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Preservation Groups Concerned With Plan To Rezone Part Of Midtown

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A plan to rezone part of Midtown Manhattan has some preservation groups concerned about the changes to neighborhood's character. NY1's Jill Urban filed the following report.

Last summer, NY1 told viewers about a Department of City Planning proposal to rezone parts of Midtown East. The plan is designed to redevelop certain sites with older buildings. While many agree the area needs some modernization, the plan has many preservationist groups concerned that the neighborhoods architectural history will be lost.

"There needs to be new construction in Midtown. There is no question that that is important," says Ronda Wist of the Municipal Arts Society. "But equally important, and at the same time, there needs to be recognition that historic buildings are important and must be preserved."

Groups like the Municipal Arts Society and the Historic Districts Council have identified dozens of buildings they would like the Landmarks Preservation Commission to protect if the zoning moves forward.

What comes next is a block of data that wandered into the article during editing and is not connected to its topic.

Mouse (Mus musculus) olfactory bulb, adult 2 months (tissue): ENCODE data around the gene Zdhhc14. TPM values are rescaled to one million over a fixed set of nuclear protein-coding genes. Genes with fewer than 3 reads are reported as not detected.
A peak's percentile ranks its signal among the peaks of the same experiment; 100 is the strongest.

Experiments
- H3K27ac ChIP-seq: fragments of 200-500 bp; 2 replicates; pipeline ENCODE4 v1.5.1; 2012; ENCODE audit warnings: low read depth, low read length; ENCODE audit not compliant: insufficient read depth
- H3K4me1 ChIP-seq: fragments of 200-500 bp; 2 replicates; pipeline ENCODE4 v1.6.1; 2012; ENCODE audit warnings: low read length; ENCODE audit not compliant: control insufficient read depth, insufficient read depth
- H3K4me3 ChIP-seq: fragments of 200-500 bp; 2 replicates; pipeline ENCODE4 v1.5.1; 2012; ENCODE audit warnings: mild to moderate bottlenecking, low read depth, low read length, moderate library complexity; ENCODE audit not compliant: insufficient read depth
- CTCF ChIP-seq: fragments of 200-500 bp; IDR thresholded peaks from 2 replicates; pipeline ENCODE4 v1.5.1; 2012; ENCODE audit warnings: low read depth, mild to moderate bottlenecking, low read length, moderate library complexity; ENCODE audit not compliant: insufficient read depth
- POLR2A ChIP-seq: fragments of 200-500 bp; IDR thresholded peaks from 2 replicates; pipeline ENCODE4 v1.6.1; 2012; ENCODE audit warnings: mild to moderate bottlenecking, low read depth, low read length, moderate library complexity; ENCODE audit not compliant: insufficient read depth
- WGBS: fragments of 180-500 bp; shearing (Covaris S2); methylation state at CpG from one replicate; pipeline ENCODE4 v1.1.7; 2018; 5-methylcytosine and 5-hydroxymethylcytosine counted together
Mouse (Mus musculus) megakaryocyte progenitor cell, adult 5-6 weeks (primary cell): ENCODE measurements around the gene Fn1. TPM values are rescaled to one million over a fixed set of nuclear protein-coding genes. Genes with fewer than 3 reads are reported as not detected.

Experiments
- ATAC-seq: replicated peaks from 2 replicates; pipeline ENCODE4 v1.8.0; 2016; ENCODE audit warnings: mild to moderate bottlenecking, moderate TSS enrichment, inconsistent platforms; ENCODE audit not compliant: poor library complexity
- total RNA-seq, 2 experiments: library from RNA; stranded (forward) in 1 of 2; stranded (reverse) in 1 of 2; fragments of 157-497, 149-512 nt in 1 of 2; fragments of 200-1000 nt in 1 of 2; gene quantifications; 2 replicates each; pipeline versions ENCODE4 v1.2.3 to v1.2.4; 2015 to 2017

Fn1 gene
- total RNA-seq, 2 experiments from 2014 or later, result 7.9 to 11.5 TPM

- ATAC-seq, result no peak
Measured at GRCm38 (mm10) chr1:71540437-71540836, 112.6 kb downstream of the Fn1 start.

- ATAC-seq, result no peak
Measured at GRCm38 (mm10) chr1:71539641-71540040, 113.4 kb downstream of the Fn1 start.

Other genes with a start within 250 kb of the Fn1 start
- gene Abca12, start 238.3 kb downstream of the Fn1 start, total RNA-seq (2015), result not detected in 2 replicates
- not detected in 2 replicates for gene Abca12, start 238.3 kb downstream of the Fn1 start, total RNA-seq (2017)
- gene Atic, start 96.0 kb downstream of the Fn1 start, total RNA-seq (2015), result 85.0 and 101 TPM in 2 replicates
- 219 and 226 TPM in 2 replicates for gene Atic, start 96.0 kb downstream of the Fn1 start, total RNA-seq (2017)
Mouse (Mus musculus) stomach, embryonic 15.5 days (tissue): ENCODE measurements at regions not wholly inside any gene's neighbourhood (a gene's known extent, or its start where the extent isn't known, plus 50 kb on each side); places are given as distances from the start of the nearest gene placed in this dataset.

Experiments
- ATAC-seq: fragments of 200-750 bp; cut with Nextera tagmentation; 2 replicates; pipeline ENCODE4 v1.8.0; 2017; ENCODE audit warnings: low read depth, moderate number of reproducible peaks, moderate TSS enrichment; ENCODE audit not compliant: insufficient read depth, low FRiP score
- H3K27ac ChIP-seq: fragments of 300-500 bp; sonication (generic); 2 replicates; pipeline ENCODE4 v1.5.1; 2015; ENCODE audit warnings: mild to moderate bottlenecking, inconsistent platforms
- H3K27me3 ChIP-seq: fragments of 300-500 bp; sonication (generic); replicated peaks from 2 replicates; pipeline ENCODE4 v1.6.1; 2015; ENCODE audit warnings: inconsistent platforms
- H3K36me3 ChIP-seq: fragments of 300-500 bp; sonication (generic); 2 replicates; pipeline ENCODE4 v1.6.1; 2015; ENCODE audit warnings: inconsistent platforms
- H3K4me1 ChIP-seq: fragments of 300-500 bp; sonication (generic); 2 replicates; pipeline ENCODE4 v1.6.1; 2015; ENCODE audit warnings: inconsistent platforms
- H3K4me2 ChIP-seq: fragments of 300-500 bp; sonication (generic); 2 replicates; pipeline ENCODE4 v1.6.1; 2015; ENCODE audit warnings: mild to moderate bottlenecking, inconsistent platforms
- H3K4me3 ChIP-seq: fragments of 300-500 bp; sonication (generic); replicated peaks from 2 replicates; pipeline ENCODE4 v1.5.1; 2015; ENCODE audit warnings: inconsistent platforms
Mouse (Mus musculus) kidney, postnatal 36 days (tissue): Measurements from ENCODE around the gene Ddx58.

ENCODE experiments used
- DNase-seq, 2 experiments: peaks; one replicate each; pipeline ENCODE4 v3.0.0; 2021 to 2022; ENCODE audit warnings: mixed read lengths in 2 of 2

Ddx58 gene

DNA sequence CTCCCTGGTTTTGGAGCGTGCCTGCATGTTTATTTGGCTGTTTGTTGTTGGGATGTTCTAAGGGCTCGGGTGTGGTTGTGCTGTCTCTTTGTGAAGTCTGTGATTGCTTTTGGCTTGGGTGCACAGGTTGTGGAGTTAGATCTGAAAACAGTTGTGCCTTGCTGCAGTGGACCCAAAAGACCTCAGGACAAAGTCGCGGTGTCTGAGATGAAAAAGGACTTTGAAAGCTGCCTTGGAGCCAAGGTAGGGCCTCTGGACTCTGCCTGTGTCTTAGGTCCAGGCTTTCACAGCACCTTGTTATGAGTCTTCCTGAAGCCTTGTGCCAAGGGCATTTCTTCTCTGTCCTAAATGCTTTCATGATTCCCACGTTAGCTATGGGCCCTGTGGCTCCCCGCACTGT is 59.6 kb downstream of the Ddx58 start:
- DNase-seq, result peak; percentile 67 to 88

"What’s so terrific about Midtown now is that there are new buildings and old buildings," Wist says. "There are large glass and steel buildings, smaller masonry buildings, lots of different office types, lots of different hotels, and we’d like to see that vibrant mix preserved."

But other groups, like the Real Estate Board of New York, disagree, saying most of the buildings on the list are not deserving of landmark status. They say that granting them this distinction only devalues what it means to be a landmark.

"Many of them are copies of more elegant buildings. Many of them really don’t rise to the level of buildings that have been designated," said Michael Slattery, senior vice president of the Real Estate Board of New York. "And we are really preserving what is not the best of the city's architectural history."

Slattery says that preserving those buildings on key sites will negate the purpose of the zoning and thwart much-needed development.

The Landmarks Preservation works independently from the Department of City Planning, but many hope they’ll work together to plan for the future while preserving the past.

Some other issues being raised with the rezoning plan include altering boundaries and offering more flexible rules when it comes to air rights transfers.

The Department of City Planning is expected to certify the zoning proposal by March. At that point, it will be clear if any changes were made. It will also officially kick off the public review process, which means New Yorkers will have their chance to weigh in.

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